During her childhood, community activities revolved around the church and the school. The earliest settlers represented a variety of Protestant persuasions, especially Presbyterian. Eventually, however, most residents of the area "came within the folds of Methodism," perhaps because that denomination's circuit riders proselytized the pioneer community more frequently than the clergy of other faiths. The hamlet's first church, dedicated in 1848, was initially considered a "union" structure since a bequest that aided its construction stipulated that it "be free to all Christian denominations." The fact that it was a Methodist minister who dedicated the house of worship, however, suggests the de facto denominational leanings of the congregation from its earliest years.
This frame structure, standing in a grove of locusts and cedars, was still in use when the Fellows family returned to McCutchanville in the early 1870s. Given their Methodist heritage and the proximity of the building to their new house (it was just at the end of Erskine Lane), it is not surprising that this became the church of Albion's youth. Looking back as an adult, she described herself as a "quite devout" child who "lived in a religious atmosphere." The Fellows and Erskine families "went to church whenever its doors were open, to 'preaching,' class meeting, prayer meeting, Sunday school, revivals." Impressed by the revivals, she "supposed I had to repent, and was worried because I did not know anything to repent of." Relieved when a "sensible minister advised us children to simply follow Christ," she joined the church at age eleven. She reminisced fondly about her experiences there, referring in a poem titled "The Old Church" to "That sweet, bright calm, my childhood's Sabbath day." Yet she was able, in this same work, to present a realistic, child's-eye perspective of the church and her attendance there:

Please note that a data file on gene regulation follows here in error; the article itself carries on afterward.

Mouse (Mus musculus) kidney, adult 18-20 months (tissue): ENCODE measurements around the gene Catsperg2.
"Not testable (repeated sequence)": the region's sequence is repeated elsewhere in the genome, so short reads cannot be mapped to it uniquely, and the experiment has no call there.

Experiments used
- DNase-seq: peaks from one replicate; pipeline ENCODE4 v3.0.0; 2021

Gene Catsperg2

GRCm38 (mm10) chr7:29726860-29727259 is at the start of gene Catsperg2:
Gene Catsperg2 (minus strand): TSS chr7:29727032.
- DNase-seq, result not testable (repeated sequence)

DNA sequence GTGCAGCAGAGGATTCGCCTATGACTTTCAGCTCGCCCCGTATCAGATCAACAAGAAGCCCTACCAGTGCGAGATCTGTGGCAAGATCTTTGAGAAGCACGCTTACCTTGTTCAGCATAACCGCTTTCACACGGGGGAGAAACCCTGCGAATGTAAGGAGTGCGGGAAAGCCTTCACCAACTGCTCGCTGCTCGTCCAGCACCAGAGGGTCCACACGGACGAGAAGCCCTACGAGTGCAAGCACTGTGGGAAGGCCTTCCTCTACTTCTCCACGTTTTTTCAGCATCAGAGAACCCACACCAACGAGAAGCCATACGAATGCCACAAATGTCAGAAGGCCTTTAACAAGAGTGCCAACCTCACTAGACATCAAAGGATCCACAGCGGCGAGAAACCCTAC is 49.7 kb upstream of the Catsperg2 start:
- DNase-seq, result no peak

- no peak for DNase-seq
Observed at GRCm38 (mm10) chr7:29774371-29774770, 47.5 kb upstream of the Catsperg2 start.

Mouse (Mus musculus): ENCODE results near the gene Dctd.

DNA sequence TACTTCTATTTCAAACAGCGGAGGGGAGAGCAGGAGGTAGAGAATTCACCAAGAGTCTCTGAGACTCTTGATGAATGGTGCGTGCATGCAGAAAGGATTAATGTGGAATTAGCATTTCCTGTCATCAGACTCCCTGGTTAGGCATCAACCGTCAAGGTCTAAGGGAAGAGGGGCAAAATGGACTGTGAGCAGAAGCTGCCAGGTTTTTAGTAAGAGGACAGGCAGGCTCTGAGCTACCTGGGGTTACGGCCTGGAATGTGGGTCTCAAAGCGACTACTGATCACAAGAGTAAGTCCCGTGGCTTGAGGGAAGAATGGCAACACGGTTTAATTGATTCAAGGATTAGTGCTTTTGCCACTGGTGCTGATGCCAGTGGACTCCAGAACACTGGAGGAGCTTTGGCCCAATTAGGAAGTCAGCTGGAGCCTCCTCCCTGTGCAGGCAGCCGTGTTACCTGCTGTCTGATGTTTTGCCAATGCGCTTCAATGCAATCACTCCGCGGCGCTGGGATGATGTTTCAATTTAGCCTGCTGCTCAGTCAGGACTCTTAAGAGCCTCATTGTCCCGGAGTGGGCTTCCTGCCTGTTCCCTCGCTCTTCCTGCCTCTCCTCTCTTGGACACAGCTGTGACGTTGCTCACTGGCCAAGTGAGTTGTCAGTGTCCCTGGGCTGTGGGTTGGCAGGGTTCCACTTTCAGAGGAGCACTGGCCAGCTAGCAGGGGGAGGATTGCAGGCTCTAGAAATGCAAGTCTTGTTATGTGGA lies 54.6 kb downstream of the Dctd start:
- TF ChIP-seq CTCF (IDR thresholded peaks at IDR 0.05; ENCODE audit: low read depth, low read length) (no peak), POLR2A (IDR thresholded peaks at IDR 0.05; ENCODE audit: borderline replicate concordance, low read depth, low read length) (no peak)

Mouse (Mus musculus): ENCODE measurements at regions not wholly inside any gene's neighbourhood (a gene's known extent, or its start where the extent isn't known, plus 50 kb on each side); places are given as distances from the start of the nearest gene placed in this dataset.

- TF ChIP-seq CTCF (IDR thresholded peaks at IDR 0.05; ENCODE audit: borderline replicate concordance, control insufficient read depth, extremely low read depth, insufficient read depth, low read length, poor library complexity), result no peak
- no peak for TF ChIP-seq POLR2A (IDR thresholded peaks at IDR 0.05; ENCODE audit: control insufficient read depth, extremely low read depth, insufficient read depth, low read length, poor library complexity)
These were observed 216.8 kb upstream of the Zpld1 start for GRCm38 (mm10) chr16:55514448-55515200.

Its straight, uncushioned seats, how hard they seemed! What penance-doing form they always wore To little heads that could not reach the text, And little feet that could not reach the floor. .................... With half-shut eyes, across the pulpit bent, The preacher droned in soothing tones about Some theme, that like the narrow windows high, Took in the sky, but left terrestrials out.